Carol Langdon, 72, was walking through the Bay Ridge neighborhood of Brooklyn, in the Senator’s district, when she had the misfortune of passing in front of a Volkswagen dealership.
Crossing her path — literally the sidewalk, as it overlapped with the auto dealer — was the driver of a brand new Volkswagen Atlas SUV.
Carol, who was well known in the neighborhood and used to attend the Senator’s senior picnics, was one of eight pedestrians killed in Brooklyn in April 2021 alone. It was a record high for any April in the borough of Brooklyn since the launch of Vision Zero, a plan to end traffic deaths, in 2014.
Across our neighborhoods, it is too easy to write off these tragedies as an accident or a wrong-place-wrong-time incident. This was neither. Carol’s death is part of an alarming national trend of pedestrians and cyclists killed on American streets.
Pedestrian fatalities have increased almost 50 percent nationally over the last decade. A new report from the Governors Highway Safety Association shows 2020 saw the biggest ever annual increase in pedestrian deaths per mile driven: 21 percent. Increasingly, humans are being killed by drivers of SUVs — the type of car that struck and killed Carol before its owner even had a chance to dirty the wheels.
According to the National Highway Transportation Safety Administration, pedestrians who are struck by an SUV are 2.5 to three times more likely to be killed, a disparity that has been confirmed by separate research by the Insurance Institute for Highway Safety and the Detroit Free Press.
Since 2010, consumers have gravitated toward larger, higher-riding vehicles, helped along by a barrage of advertising and Detroit’s disinvestment from less-profitable sedans. In 2020, SUVs and pickup trucks accounted for three-quarters of new vehicle sales nationally. New data obtained by Transportation Alternatives shows SUVs increasingly dominate the vehicle mix in New York City as well. Between 2018 and 2019, SUVs surpassed sedans as the majority of vehicles registered to residents of every borough. It’s hard to believe that more than six in every ten personal vehicles in one of the densest and most transit-rich cities in the country is an SUV, but here in NYC, it’s now true.
But some of the same features that make people feel safe in an SUV, are deadly for people outside the car. Not only are SUVs heavier, their higher frames mean their front ends strike pedestrians higher on the body, in the chest or abdomen, where blunt force trauma is more likely to be deadly. Across New York City, we see these larger cars increasingly involved in fatal crashes with bicyclists and pedestrians. The share of fatalities involving SUVs in New York City has increased 55 percent for cyclists and 47 percent for pedestrians compared to the share during Mayor de Blasio’s first term from 2013 to 2017.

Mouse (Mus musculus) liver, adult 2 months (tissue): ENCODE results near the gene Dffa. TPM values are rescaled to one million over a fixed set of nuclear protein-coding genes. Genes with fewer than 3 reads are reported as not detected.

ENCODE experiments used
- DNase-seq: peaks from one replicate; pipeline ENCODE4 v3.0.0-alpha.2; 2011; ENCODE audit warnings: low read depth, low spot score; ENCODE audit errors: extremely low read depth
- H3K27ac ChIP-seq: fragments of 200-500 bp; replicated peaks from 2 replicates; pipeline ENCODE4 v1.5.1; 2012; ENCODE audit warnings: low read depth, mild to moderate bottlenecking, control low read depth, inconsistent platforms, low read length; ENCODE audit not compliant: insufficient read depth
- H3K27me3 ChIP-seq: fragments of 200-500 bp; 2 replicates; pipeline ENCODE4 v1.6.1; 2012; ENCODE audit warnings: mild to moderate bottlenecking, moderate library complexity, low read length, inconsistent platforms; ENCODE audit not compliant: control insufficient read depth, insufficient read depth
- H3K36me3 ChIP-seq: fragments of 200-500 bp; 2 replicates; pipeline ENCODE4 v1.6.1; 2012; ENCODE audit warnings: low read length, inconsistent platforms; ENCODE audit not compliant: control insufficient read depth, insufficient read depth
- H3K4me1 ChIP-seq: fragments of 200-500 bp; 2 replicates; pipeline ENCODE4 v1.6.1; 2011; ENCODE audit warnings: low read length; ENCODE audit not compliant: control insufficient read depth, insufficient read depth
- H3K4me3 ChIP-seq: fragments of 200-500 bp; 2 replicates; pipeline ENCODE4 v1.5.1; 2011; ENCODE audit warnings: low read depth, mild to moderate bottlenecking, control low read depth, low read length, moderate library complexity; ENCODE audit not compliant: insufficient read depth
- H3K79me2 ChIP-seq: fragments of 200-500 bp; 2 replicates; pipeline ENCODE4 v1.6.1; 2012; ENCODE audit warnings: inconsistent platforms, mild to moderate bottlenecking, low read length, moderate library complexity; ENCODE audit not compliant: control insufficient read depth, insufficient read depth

It is time that we bring an end to this tragic trend and hold the automobile manufacturers accountable for putting larger and more lethal vehicles on our streets.
That is why the Vehicle Safety Rating and Labeling bill has been introduced by the Senator in the New York State Senate, with Assemblymember Nily Rozic introducing the same in the New York State Assembly. The bill would require the New York State Department of Motor Vehicles to rate vehicles based on how safe they are for people around the vehicle — like cyclists and pedestrians — not just how safe they are for people inside the vehicle. . The vehicles would receive a five-star rating that would be displayed at the point of sale and online, much like we do with fuel efficiency ratings. This bill is part of a larger package of reforms that Transportation Alternatives and Families for Safe Streets are advocating for this legislative session in Albany. The Crash Victim Rights and Safety Act promises to improve safety for all New Yorkers and help ensure justice for those who are killed or injured in traffic crashes.
This kind of safety rating is already standard in Europe and parts of Asia. Many of these leading countries achieve safety outcomes that are as many as four or five times better than ours on a per-capita basis. In fact, something similar, a rating for vehicles based on pedestrian impacts, was proposed in 2015 by the Obama Administration, but, unfortunately, was not advanced under President Trump.
However, safety ratings to inform consumers can only go so far. Automakers are directly responsible for the growing wave of traffic violence on our streets. By engaging in an arms race of ever larger, more powerful and higher-riding vehicles, automakers are actively contributing to the epidemic of traffic deaths in the United States. Vehicles with known safety problems like ultra-large pickups with large front blind zones ought to be required to have additional sensor technology, like automatic pedestrian detection. Automakers ought to shrink vehicle sizes so they are lower to the ground, lighter, and less deadly. We want to see a future where automakers are racing to deliver the safest vehicles on the road – for people both in the car and out on the street. These goals are not necessarily in competition.
While the greatest responsibility lies with automakers themselves, we have an opportunity in New York right now to shift consumer behavior when it comes to buying SUVs. Elected officials and advocates can help protect and inform consumers. We hope for Carol’s memory, and for all the other people whose lives might be saved, that the state legislature will approve the entire Crash Victim Rights and Safety Act before June. We also demand that automakers make pedestrian and cyclist safety a key value in vehicle design. We need them to stop building and marketing cars built to kill our most vulnerable.
Andrew Gounardes represents New York's 22nd State Senate District.
Danny Harris is executive director of Transportation Alternatives.